Am I relapsing again?
I found myself asking this question repeatedly over my 25 years of recovery. Usually, it came shortly after some milestone in the 12 step program like getting a chip for time served or completing a certain step and patting myself on the back.
It always began with a subtle warning.
Maybe I’d tell a “little white lie” or catch myself gossiping about someone in the program who I was passing my almighty judgment on. Other times it was just a general feeling like shit because life on life’s terms wasn’t the bed of roses I expected it to be. It got so the question, “am I relapsing?” got answered long before I picked up each time but I couldn’t seem to stop it.
I’d listen to the old-timers repeating the old cliches and talking about how wonderful their lives were and wonder what part of this picture I was missing. I’d approach them after meetings to inquire and they’d just smile and repeat the cliche slogans. I remember driving away thinking to myself…
Is this all there is?
Then I’d find myself relapsing again and starting the process over feeling a little more defeated by the loss of my anniversary date which seemed so precious to me at the time.
It wasn’t until after many more years of pain before I began to realize that staying clean and cleaning up the emotional wreckage was only taking me so far. I needed to look beyond my recovery and into discovery. Fixing the brokenness only brought me to that unfulfilling place I was prior to the day I picked up.
I decided I had to take a risk, step out of the church basements and seek out my destiny.
I traveled the country, attending main stream personal development events and spiritual retreats, trying to find something to fill that empty space that remained after the clean up. I continued to improve my conscious contact with the universe through daily meditation and practicing the principles I’d learned in recovery. Only now I was practicing them in a different forum…Mainstream America.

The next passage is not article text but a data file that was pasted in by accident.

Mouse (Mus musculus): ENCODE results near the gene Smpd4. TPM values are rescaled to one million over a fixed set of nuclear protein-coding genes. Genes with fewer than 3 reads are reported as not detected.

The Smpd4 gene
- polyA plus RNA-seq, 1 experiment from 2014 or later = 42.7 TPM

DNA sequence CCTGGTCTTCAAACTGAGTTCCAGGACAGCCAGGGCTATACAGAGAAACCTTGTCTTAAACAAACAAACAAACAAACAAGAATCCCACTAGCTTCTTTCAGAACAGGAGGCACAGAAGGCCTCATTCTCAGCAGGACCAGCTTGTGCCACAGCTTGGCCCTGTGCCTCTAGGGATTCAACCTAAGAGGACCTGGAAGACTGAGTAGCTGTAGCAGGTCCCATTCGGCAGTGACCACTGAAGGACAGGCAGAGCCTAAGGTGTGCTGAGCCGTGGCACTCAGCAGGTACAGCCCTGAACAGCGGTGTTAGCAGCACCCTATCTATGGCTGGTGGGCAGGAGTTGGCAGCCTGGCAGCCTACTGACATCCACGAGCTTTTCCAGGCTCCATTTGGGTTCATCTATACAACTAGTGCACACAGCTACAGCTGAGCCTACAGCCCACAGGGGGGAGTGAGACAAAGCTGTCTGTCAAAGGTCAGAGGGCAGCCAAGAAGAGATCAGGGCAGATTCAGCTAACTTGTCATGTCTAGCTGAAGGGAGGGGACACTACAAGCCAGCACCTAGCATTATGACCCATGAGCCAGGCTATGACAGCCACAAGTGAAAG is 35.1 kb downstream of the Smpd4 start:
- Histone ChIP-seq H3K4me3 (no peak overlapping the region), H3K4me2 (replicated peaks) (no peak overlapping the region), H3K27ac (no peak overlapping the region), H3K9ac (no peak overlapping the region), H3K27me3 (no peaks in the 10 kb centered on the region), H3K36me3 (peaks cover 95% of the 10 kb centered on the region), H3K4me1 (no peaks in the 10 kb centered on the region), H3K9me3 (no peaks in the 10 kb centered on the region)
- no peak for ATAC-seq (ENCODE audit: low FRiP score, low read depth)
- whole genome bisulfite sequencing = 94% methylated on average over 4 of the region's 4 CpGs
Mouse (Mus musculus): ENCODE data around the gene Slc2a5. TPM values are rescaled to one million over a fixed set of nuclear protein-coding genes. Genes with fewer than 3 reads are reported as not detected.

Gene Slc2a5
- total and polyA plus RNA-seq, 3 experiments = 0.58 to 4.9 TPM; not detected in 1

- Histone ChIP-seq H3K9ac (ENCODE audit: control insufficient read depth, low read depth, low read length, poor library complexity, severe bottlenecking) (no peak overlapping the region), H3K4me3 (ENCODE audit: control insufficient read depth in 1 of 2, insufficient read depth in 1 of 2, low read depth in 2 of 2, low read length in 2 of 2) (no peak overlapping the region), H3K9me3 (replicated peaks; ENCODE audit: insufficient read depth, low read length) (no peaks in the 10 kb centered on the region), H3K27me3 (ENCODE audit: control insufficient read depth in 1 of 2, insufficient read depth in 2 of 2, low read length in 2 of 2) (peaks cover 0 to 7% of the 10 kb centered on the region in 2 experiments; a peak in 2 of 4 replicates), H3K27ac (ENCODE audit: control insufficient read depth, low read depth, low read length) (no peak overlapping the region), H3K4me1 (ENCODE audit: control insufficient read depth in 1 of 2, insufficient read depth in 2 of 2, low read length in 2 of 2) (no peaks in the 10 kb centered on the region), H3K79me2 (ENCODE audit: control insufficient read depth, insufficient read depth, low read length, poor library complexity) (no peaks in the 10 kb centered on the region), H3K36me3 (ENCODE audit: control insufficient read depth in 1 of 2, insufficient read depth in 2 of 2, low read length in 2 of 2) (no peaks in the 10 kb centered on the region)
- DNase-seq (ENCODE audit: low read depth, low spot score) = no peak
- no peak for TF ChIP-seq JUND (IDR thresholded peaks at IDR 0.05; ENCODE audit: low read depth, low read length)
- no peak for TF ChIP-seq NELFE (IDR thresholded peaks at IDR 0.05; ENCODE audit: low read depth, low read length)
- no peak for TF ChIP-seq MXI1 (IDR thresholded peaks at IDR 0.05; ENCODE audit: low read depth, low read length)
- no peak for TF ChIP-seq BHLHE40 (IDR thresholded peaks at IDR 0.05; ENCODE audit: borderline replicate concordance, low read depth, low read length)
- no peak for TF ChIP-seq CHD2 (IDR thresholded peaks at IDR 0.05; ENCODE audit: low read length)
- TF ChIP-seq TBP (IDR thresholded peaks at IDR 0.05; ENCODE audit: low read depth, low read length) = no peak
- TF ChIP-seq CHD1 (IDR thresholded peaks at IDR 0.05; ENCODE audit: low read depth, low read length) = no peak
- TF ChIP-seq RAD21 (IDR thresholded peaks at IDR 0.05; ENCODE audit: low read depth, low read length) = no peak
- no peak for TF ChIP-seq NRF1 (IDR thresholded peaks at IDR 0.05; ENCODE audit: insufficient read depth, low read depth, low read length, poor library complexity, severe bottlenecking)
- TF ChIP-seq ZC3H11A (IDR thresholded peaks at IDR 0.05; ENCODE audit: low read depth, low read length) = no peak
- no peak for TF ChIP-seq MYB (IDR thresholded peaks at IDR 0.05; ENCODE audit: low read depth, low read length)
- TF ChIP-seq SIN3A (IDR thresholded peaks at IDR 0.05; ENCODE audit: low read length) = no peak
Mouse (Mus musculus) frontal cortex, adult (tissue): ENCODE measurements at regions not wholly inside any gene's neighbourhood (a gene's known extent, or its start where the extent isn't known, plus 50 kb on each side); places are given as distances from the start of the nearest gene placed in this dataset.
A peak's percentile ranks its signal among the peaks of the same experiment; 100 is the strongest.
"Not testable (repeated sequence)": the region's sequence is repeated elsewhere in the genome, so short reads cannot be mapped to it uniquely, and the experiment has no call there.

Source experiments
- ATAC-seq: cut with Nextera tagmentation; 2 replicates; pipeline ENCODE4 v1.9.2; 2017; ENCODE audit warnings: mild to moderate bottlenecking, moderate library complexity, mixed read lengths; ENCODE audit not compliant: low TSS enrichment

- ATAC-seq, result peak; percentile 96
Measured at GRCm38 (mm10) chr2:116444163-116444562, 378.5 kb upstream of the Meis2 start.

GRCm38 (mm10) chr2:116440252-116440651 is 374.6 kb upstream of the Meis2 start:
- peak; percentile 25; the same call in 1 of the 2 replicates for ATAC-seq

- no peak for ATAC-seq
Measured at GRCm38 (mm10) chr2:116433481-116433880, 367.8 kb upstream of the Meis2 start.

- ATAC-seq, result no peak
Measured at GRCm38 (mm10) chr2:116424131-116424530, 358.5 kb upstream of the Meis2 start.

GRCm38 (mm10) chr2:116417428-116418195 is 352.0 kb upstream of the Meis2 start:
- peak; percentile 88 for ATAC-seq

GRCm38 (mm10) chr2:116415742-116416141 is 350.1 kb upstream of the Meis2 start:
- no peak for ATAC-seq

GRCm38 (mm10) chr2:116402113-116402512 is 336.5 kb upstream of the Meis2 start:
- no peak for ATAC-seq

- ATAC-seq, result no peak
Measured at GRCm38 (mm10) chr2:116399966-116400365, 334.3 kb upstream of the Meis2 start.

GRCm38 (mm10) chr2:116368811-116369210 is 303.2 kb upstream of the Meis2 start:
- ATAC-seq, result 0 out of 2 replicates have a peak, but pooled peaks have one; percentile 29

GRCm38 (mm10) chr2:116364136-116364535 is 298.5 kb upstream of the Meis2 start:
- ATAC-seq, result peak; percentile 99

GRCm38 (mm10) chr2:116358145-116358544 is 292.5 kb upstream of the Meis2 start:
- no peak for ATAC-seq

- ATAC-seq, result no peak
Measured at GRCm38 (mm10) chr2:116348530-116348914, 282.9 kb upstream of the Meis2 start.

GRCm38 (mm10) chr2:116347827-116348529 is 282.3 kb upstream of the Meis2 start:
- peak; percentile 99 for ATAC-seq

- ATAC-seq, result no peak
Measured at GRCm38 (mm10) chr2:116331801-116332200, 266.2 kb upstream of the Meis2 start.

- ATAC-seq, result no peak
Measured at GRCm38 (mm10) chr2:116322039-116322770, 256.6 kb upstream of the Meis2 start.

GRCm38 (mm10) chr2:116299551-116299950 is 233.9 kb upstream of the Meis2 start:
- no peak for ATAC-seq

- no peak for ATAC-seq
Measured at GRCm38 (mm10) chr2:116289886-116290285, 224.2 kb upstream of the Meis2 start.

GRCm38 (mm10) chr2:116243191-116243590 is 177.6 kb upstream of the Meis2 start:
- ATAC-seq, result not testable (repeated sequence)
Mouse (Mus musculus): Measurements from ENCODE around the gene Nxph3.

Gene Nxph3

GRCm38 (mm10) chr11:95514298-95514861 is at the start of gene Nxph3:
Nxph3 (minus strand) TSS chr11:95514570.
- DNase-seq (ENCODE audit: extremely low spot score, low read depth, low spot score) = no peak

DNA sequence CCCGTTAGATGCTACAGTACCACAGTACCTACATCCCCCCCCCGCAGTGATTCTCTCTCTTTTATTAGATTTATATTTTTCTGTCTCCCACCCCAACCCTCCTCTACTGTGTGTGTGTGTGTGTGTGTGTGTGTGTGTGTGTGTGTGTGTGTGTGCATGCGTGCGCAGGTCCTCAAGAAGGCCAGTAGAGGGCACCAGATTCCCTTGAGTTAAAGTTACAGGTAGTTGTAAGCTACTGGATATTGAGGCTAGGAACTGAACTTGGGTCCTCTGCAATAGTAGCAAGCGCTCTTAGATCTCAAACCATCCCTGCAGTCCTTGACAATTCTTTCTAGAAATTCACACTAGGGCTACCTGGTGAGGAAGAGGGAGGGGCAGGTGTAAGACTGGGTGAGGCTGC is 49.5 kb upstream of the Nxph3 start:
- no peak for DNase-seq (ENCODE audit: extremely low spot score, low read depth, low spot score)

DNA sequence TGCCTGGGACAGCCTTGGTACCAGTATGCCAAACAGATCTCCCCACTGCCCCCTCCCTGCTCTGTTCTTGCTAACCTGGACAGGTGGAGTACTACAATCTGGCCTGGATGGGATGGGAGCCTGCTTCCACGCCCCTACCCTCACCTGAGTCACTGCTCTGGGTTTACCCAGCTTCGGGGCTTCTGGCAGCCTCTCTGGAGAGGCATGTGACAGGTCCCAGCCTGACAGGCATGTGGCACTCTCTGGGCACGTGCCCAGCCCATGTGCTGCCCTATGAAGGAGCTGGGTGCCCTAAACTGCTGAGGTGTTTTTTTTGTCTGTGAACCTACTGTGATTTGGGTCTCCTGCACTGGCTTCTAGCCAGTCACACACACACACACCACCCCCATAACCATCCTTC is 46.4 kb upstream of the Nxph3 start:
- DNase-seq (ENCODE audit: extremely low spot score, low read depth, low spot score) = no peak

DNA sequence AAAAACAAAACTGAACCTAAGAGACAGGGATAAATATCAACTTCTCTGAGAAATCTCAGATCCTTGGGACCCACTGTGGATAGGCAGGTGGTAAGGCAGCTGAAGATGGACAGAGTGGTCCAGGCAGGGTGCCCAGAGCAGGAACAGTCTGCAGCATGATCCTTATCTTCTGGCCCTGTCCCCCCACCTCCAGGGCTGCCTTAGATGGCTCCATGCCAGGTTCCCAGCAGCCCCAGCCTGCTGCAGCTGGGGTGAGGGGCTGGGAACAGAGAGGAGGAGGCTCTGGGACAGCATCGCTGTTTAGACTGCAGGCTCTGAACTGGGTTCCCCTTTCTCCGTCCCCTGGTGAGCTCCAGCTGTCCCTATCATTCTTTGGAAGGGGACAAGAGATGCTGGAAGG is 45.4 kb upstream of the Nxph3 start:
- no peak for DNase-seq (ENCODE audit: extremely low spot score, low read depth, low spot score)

That’s when I discovered that recovery was only the beginning.
Although it was a vitally important piece, it was still just a piece. I discovered that this foundation I laid was meant to be built upon. I then began the process of constructing an entire platform for what I like to call my dream castle on that solid foundation.
With the help of coaches and mentors, I soon began to see the life I had dreamed about as a little boy, beginning to take shape. A life that went way beyond clean and sober. A life that now includes a fairy tale marriage, great health and energy, and financial freedom.
I believe we all came here with a unique purpose to fulfill and we each need to search our own hearts to discover what that is. I’m grateful to those whose purpose it is to remain in the recovery rooms and help others to heal, for without them I would have never had the opportunity to find mine.
I thank God for giving me the courage to step outside of the comforts of the church basements with both eyes looking forward at my path to destiny. I still take the occasional glance in the rear view just to remind myself to always remain humble and grateful to those who showed me a better way of life but I no longer live in fear of relapse.
Discovering your “why” and living each day for that purpose leaves no room for the relapse boogy man.